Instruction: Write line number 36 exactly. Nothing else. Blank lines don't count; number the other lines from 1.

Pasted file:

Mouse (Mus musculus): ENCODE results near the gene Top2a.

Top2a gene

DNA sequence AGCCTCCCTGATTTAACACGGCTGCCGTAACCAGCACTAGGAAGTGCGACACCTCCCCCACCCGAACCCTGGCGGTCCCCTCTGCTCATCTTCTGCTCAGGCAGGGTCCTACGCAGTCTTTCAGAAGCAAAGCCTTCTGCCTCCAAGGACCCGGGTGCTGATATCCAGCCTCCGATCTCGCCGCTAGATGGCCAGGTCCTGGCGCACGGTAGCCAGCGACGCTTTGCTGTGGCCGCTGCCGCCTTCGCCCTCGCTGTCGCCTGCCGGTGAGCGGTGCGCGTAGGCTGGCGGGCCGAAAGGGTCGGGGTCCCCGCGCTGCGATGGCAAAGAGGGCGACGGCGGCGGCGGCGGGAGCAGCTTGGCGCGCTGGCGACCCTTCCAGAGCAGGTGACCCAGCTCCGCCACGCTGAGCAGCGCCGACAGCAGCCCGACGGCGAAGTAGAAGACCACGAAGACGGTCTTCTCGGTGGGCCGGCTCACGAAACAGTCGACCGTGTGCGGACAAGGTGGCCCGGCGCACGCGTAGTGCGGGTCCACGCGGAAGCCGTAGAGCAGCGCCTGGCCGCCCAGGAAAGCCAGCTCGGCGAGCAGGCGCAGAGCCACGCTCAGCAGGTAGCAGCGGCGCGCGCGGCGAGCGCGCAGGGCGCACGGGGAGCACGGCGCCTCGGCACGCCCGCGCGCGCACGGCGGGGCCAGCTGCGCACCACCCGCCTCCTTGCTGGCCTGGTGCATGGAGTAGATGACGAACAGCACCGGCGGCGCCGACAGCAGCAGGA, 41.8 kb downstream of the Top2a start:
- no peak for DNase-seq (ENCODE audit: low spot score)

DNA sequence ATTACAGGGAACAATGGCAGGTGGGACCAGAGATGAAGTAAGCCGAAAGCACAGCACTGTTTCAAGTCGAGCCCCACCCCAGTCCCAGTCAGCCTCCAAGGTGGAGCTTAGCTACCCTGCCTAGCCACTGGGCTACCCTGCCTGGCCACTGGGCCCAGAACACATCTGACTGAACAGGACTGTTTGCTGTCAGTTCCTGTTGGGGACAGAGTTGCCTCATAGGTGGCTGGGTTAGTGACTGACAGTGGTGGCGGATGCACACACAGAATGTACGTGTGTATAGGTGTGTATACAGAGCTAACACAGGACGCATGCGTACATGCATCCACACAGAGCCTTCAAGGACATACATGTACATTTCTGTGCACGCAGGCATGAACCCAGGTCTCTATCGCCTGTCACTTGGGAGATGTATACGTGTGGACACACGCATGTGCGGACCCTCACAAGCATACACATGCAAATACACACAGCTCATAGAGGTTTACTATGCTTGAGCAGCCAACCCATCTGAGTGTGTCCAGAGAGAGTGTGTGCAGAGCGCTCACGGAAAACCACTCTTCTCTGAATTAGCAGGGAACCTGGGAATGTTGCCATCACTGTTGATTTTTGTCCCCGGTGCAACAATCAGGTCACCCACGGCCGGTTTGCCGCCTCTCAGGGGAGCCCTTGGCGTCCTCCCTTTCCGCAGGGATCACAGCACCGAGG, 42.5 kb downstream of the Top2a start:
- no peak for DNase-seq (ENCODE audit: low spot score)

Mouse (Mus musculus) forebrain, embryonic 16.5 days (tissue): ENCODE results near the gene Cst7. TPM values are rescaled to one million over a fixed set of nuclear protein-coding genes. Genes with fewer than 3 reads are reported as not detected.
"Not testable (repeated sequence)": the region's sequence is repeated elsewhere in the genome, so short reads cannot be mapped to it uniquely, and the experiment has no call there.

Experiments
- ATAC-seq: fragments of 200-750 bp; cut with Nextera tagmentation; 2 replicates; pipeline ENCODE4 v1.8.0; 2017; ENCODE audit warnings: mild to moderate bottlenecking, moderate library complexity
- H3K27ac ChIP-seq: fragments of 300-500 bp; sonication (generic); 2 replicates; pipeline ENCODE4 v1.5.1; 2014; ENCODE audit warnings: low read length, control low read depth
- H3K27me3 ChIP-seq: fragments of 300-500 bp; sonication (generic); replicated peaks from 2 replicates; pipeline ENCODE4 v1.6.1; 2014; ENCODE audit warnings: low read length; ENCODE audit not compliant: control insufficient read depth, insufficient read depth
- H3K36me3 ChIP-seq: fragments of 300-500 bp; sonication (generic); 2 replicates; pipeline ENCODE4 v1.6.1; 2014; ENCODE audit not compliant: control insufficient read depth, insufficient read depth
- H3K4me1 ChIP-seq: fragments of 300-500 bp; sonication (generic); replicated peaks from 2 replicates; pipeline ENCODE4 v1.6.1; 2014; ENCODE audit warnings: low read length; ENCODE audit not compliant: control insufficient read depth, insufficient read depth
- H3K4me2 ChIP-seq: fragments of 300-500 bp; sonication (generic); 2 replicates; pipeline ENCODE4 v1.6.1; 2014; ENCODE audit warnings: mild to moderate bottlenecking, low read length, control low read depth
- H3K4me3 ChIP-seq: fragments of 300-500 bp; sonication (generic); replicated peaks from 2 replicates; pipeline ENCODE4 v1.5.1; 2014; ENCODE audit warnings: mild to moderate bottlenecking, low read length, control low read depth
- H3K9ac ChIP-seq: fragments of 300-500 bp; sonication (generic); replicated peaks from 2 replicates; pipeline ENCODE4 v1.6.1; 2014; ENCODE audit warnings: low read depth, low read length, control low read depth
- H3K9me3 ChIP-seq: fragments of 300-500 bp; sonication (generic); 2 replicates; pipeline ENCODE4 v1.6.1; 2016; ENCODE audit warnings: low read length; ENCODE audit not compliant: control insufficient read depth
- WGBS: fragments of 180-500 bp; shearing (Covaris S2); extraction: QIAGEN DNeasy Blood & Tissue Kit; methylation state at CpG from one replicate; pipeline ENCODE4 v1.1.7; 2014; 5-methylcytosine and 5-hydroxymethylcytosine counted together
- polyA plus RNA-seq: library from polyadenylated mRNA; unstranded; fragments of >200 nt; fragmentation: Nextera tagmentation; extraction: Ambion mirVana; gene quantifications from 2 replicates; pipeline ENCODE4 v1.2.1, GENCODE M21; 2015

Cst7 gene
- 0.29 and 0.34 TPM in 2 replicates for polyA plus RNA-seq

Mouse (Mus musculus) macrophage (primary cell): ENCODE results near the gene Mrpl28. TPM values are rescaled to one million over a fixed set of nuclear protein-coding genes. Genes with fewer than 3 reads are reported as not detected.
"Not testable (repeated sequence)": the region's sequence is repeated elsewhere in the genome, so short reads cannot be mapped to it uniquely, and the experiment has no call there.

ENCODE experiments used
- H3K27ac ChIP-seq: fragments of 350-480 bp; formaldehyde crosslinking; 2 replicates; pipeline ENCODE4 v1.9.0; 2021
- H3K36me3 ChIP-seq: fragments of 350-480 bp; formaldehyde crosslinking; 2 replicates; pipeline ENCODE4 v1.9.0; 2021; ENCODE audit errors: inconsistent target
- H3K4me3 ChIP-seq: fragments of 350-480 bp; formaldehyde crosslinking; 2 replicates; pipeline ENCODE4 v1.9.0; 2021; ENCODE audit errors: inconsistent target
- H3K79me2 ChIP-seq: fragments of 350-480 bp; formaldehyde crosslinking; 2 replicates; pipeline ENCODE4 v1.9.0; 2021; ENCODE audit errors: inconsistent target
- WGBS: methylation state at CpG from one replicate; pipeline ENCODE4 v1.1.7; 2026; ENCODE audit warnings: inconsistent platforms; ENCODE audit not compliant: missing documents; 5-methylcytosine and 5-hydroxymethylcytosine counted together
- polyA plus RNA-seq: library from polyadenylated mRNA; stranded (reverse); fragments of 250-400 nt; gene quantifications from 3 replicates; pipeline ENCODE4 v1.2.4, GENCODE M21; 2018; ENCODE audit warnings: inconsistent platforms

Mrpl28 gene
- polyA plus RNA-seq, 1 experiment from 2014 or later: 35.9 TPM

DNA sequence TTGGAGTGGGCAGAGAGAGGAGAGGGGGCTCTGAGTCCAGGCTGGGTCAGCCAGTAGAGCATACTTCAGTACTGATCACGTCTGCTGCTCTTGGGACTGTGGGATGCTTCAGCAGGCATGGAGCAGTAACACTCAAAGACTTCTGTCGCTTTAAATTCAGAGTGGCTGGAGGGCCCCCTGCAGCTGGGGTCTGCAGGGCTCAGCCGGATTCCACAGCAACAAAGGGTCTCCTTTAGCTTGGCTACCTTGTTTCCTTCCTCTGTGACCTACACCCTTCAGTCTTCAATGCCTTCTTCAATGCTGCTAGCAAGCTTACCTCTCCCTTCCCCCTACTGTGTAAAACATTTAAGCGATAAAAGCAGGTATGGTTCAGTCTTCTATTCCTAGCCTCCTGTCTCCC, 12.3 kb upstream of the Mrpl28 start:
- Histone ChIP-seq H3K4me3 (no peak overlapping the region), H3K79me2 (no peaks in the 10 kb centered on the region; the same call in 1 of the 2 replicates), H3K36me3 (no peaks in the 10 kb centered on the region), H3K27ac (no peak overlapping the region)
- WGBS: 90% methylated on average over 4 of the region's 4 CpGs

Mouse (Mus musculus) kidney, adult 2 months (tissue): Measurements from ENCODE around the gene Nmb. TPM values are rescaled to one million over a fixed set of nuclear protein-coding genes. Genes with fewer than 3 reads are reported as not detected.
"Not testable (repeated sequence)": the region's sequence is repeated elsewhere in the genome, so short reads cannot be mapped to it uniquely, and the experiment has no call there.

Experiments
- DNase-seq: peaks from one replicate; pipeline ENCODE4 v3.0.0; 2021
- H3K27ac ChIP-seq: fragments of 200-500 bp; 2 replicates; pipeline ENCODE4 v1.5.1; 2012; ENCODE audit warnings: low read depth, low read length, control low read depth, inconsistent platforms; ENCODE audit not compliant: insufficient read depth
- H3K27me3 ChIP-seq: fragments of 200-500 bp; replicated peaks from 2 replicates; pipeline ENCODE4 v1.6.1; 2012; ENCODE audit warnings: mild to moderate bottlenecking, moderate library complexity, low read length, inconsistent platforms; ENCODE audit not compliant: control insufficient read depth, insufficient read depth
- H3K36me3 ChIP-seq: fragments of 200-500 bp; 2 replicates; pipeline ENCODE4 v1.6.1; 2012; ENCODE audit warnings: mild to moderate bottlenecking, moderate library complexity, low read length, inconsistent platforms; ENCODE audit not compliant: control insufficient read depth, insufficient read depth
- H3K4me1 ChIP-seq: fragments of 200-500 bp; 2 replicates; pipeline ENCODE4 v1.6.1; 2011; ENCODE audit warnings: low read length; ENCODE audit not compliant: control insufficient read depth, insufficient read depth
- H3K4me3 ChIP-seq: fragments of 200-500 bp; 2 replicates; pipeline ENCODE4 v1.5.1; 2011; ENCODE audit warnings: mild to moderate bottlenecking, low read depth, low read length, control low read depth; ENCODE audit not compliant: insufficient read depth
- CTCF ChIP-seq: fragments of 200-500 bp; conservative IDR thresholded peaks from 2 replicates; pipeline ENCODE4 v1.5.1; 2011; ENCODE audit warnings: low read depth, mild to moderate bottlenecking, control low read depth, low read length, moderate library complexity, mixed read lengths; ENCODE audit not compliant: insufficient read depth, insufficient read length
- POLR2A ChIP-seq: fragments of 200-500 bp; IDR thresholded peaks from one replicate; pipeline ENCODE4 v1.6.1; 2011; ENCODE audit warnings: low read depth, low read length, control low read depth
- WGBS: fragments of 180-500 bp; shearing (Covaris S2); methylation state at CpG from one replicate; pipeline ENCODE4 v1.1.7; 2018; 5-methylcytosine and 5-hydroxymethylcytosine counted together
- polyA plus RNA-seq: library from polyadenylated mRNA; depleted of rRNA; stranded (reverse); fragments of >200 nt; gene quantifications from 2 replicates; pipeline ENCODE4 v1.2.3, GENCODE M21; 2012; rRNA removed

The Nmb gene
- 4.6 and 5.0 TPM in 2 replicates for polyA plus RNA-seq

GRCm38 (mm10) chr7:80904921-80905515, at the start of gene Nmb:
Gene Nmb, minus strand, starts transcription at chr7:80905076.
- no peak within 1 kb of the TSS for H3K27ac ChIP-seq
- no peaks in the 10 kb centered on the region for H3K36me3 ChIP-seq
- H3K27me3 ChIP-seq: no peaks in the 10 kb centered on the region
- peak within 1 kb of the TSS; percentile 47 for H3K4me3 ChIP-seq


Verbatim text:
- WGBS: 90% methylated on average over 4 of the region's 4 CpGs